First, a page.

Editor's Comment

Need for opposition to work with Government

LUNGU

DEMOCRACY allows for different ideological views, to the extent that some of those views are manifested in the existence of political parties, and only one of them will be in the seat of power.
This is the case in our country, where, since 1991, we have seen the existence of opposition political parties which hold ideological views which are at variance to those of the ruling party.
However, this variance should not be a source of division between members of the opposition political parties and the ruling party.
It is important that there exists a synergy between the leaders of the opposition parties and the ruling party for the sake of fostering development in their constituencies.
It is for this reason that elected leaders work with the government of the day to foster development in the constituencies.
While drawing their ideological boundaries, the delivery of development is a meeting point which cannot be avoided by either side.
This is why President Edgar Lungu last Friday urged traditional leaders to encourage their elected leaders to work closely with the government of the day.
The President said elected leaders, especially those from the opposition political parties, should not isolate themselves if they want to effectively foster development.
Mr Lungu said there is need for all stakeholders to work together as opposed to fighting one another.
The President was speaking when he paid a courtesy call on Chief Inyambo Yeta, who had expressed concern at the deplorable state of the Kazungula-Sesheke road.
The adage that when two elephants fight, it is the grass that suffers holds true in this respect. The deplorable state of the road makes life more uncomfortable for the ordinary people who use it on a daily basis.
Leaders are elected to represent the people in Parliament and take development to them when it is needed.
In seeking to take development to the people, it should be borne in mind that it is a two-way process that involves decision makers and the recipients, with a representative as a middleman.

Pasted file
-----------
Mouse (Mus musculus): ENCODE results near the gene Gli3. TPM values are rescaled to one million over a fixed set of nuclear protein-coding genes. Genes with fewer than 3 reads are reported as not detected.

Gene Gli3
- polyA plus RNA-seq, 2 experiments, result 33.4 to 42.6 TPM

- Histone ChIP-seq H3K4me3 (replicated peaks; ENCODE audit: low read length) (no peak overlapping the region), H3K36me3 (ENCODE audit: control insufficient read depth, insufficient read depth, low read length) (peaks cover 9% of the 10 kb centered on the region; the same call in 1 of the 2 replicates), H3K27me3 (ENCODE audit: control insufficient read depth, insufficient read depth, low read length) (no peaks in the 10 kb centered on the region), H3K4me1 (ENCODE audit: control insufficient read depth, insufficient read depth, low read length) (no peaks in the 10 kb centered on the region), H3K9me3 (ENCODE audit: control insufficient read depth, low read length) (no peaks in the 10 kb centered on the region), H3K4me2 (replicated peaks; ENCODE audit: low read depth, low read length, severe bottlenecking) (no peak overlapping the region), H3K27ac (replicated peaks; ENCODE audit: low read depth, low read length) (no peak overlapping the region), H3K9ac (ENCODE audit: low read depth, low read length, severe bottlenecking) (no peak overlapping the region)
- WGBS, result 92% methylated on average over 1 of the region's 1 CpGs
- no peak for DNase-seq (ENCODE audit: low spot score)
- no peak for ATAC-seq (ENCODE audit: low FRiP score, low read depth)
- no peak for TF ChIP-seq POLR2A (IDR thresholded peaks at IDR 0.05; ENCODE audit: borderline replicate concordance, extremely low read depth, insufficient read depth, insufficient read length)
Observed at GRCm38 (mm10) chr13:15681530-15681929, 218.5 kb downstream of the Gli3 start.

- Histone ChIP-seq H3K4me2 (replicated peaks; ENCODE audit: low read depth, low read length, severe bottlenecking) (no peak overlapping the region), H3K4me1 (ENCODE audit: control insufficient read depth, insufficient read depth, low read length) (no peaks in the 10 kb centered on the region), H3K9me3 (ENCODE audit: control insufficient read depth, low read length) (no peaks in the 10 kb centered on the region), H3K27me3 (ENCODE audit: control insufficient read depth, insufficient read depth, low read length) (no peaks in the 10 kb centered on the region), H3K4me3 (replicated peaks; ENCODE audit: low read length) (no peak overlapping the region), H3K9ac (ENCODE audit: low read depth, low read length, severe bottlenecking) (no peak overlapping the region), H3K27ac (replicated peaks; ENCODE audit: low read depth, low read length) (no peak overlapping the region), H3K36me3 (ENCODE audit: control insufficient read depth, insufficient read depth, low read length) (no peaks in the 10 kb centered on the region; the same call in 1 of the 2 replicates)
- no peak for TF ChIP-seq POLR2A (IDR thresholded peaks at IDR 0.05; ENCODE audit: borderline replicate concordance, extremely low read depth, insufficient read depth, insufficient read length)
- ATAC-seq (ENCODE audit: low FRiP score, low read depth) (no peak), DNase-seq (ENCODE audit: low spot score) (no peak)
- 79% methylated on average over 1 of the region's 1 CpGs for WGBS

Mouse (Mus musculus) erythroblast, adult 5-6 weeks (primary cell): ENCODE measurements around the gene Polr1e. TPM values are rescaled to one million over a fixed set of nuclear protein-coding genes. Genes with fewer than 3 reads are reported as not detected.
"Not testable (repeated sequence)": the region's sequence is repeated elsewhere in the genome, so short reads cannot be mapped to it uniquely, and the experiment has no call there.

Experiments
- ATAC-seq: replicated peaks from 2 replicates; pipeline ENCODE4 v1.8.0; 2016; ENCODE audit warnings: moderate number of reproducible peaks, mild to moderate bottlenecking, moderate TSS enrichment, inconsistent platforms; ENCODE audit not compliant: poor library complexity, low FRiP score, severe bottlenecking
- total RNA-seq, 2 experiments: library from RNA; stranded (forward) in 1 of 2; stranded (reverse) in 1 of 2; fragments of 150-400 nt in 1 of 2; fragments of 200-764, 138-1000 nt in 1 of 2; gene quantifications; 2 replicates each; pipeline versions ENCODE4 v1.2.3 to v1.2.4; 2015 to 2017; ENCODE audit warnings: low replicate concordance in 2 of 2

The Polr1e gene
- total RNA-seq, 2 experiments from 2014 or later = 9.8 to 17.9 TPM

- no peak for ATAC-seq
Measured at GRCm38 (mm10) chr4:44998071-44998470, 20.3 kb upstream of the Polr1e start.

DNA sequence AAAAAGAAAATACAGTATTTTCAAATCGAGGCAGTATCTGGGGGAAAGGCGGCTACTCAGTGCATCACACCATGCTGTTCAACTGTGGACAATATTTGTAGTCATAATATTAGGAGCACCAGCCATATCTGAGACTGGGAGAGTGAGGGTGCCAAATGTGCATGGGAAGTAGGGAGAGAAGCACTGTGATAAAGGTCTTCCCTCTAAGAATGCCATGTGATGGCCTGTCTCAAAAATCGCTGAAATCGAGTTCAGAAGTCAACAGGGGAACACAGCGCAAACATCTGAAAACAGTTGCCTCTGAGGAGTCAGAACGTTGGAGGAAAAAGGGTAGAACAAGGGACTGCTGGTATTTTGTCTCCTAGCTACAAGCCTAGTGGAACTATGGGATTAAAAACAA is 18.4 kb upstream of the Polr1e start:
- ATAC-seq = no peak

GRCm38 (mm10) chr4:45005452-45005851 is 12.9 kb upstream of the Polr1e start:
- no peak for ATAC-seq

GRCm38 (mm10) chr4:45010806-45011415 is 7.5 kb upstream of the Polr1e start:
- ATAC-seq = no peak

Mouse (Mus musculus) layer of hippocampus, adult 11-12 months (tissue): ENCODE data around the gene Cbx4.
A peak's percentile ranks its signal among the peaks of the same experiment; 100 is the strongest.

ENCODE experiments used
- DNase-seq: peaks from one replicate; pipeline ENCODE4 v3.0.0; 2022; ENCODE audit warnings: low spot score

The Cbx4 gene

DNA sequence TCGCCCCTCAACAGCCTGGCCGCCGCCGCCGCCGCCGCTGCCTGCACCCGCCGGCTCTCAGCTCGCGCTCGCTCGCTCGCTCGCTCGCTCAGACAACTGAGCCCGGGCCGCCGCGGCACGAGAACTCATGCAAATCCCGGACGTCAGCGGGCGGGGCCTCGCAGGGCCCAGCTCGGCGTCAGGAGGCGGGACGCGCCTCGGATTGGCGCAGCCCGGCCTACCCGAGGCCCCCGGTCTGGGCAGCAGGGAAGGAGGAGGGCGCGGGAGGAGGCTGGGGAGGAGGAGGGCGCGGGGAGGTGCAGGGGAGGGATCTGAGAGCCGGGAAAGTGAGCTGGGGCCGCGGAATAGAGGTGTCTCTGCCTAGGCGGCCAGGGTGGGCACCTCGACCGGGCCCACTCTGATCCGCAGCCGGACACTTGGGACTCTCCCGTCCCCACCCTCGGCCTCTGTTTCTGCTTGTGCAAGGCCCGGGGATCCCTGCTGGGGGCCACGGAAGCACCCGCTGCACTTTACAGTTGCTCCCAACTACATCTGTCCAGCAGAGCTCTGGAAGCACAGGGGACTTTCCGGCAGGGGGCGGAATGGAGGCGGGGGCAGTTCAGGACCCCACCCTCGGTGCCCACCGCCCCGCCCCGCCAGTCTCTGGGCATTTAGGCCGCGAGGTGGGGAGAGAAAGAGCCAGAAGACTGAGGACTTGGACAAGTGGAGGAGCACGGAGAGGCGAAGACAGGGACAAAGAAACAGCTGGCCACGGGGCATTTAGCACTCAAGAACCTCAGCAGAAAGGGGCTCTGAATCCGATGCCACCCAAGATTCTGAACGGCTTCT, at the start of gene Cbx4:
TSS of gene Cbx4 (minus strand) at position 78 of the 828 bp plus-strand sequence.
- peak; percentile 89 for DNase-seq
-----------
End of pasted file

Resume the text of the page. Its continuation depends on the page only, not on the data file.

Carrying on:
The middleman can only succeed if he enjoys a healthy working relationship with stakeholders in the ruling party so that he is able to convey to them what the people want and take development to the people.
This is why in the past, the ruling party has appointed some Members of Parliament in the opposition political parties as ministers.
By this action, it should not be construed that the ruling party seeks to weaken the opposition party by diverting the allegiance of its members to itself, no.
The ruling party is only extending a hand of fellowship to the opposition parties to work together and bring development to the electorate.
It is wrong to view members of the opposition political parties appointed to ministerial positions in the ruling party as traitors. Such appointees only seek good for their electorate.
As the government of the day is ready to work with representatives in the opposition political parties, they should take advantage of the gesture to develop their areas.
And this co-operation between the ruling party and the opposition is bound to manifest itself during an election and act as an antidote against any violence.
The violence we are witnessing in campaigns in Sesheke is unfortunate and uncalled for.
Both parties should realise that theirs is a quest to search for an individual who will enhance development in the area and there is therefore no need to resort to violent acts.
Let both parties work together so that we can see development in Sesheke.

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